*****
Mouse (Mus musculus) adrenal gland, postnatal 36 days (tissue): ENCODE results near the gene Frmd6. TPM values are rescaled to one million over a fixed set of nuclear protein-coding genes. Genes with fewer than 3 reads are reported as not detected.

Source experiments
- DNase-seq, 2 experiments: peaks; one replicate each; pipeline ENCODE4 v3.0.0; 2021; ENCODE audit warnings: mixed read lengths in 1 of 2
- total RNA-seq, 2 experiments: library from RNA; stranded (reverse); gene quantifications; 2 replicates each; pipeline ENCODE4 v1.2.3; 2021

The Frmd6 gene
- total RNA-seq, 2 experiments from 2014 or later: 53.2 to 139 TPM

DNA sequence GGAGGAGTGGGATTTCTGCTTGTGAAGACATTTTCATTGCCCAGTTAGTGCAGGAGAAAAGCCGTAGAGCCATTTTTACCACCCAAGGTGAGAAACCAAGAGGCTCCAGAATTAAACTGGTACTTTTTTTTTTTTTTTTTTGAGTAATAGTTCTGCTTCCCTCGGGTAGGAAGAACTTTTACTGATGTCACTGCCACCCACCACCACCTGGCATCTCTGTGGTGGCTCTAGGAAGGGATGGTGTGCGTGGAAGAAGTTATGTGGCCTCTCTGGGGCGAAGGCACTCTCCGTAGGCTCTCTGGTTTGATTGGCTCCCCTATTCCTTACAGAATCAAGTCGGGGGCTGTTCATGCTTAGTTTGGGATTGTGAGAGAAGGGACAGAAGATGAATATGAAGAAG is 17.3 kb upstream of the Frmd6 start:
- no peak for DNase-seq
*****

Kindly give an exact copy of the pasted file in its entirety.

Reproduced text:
Mouse (Mus musculus) adrenal gland, postnatal 36 days (tissue): ENCODE results near the gene Frmd6. TPM values are rescaled to one million over a fixed set of nuclear protein-coding genes. Genes with fewer than 3 reads are reported as not detected.

Source experiments
- DNase-seq, 2 experiments: peaks; one replicate each; pipeline ENCODE4 v3.0.0; 2021; ENCODE audit warnings: mixed read lengths in 1 of 2
- total RNA-seq, 2 experiments: library from RNA; stranded (reverse); gene quantifications; 2 replicates each; pipeline ENCODE4 v1.2.3; 2021

The Frmd6 gene
- total RNA-seq, 2 experiments from 2014 or later: 53.2 to 139 TPM

DNA sequence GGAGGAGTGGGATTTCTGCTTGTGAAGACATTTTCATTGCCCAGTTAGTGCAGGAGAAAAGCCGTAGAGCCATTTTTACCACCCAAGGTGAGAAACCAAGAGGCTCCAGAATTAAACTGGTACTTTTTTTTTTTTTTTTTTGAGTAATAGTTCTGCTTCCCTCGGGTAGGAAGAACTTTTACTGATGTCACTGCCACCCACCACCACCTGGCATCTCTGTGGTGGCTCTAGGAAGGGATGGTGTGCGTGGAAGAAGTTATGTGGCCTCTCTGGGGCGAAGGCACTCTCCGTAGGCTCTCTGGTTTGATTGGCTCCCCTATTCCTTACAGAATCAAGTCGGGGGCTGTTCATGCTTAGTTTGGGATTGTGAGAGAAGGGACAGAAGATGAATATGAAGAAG is 17.3 kb upstream of the Frmd6 start:
- no peak for DNase-seq